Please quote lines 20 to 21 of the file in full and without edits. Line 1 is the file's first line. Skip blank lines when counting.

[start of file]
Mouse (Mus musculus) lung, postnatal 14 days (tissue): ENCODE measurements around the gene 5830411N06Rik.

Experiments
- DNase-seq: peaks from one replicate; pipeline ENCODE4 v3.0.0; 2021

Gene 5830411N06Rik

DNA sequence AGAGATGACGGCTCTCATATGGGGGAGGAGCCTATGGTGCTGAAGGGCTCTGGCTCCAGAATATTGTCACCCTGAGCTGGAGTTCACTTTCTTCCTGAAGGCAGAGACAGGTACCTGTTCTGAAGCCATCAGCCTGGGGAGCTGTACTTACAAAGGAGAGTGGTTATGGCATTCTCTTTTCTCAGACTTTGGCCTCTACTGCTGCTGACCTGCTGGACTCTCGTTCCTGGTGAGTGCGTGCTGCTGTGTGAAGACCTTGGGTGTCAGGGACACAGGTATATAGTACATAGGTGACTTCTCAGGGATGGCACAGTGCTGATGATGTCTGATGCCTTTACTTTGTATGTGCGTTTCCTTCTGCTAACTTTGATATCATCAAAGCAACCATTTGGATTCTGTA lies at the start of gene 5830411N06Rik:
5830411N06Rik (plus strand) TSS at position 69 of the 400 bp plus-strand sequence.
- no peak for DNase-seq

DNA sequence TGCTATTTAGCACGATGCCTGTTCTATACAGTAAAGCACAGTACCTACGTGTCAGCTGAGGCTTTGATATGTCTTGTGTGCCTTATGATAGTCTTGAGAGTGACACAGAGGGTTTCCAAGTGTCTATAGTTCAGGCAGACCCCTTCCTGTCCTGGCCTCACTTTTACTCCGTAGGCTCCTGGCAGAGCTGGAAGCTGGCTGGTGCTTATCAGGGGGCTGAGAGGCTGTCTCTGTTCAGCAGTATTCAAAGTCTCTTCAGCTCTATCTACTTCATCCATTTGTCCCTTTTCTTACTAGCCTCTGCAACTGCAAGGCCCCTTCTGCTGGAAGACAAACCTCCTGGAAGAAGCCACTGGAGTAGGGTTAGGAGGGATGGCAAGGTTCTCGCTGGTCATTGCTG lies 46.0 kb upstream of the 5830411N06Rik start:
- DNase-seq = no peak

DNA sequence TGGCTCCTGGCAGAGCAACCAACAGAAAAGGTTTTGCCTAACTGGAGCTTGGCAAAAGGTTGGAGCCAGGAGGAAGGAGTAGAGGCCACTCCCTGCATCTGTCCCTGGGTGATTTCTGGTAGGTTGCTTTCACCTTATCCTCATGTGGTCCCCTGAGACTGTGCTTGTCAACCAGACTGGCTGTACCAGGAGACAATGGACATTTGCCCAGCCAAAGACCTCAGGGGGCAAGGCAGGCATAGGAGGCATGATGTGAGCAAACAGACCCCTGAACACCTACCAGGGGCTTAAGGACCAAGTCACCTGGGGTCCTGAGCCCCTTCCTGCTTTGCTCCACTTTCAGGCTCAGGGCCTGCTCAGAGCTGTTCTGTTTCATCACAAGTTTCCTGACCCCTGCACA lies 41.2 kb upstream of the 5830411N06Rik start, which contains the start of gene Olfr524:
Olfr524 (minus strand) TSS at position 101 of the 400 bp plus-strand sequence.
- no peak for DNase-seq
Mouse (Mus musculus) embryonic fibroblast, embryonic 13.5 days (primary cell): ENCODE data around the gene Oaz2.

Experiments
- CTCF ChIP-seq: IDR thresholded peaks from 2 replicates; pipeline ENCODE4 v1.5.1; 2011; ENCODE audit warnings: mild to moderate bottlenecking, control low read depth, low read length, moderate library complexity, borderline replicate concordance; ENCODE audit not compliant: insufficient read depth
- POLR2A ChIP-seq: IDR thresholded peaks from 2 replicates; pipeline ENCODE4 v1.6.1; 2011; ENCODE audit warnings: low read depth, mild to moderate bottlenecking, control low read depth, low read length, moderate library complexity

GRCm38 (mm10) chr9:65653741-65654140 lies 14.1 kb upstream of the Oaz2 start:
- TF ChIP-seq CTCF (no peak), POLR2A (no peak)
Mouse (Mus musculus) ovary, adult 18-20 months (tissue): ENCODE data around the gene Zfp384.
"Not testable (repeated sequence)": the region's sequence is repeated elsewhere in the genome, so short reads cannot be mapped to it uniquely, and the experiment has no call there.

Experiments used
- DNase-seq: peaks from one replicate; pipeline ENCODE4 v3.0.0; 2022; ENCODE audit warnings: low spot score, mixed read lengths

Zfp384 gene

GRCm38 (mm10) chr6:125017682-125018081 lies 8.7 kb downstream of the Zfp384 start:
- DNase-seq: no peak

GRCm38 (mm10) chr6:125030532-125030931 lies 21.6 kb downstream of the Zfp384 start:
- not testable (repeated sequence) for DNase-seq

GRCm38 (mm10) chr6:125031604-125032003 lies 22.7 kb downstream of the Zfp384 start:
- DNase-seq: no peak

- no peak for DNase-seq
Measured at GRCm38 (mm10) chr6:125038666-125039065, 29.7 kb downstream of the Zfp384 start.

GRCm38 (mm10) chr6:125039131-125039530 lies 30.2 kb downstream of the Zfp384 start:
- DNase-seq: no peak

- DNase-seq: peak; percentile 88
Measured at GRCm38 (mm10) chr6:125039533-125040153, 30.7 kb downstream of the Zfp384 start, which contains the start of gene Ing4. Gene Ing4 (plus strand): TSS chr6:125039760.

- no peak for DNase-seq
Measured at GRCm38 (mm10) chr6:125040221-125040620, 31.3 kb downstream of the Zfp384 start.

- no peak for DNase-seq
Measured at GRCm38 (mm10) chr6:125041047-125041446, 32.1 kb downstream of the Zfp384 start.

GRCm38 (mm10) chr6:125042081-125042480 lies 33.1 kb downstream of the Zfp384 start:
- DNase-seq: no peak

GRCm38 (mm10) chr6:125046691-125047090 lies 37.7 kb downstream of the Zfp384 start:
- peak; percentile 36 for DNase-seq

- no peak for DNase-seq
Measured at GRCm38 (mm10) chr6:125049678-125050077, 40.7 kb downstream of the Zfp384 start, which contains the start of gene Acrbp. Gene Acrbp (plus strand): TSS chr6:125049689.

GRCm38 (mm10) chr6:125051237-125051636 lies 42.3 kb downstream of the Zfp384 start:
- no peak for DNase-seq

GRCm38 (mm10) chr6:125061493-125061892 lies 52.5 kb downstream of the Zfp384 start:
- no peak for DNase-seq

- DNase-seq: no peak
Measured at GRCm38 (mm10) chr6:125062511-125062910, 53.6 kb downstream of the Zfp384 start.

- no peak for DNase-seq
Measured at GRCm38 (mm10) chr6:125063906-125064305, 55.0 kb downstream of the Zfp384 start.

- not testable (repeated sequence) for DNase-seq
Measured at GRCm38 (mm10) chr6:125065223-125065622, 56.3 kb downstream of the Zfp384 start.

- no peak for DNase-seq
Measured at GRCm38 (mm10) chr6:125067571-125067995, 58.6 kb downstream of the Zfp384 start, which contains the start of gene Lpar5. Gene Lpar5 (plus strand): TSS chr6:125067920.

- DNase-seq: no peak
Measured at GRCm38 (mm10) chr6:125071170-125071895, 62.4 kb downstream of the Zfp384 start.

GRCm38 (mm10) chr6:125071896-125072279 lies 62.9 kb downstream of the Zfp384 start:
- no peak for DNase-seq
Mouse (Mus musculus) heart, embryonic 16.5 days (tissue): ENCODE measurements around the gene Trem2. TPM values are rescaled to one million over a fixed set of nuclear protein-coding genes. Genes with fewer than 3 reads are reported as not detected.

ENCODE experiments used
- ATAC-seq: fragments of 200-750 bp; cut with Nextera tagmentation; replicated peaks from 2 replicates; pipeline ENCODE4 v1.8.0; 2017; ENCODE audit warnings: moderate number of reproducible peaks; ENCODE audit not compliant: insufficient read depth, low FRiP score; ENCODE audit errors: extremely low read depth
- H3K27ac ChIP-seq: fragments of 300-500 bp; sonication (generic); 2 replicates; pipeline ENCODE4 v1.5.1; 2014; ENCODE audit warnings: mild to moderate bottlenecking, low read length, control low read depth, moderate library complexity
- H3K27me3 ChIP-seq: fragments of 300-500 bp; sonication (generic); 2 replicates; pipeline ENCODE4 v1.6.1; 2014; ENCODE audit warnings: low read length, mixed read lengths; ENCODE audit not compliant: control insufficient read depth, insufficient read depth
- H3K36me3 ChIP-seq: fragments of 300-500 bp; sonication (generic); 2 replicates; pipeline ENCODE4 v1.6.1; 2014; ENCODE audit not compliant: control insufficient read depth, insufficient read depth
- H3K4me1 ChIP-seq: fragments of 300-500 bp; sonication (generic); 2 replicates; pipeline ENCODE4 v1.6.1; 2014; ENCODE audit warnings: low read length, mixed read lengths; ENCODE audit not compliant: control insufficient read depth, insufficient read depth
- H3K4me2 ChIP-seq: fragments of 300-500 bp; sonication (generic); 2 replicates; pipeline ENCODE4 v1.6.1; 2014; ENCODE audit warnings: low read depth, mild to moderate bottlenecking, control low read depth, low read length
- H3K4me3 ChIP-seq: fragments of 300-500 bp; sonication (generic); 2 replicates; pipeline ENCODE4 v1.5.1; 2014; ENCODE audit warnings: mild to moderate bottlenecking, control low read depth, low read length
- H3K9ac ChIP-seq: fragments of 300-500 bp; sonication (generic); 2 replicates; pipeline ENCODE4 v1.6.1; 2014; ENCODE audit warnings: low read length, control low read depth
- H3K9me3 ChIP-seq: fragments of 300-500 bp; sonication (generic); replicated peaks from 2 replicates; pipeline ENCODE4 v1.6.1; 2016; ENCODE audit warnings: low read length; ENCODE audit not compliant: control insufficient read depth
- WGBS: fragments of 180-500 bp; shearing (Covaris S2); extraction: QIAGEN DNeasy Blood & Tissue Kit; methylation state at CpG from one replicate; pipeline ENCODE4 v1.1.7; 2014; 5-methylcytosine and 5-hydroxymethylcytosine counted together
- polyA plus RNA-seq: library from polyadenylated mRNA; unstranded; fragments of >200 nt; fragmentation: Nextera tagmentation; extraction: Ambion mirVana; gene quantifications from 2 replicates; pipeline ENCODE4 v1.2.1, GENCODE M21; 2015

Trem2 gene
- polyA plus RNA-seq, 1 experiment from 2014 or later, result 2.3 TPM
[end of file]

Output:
"Not testable (repeated sequence)": the region's sequence is repeated elsewhere in the genome, so short reads cannot be mapped to it uniquely, and the experiment has no call there.

Experiments used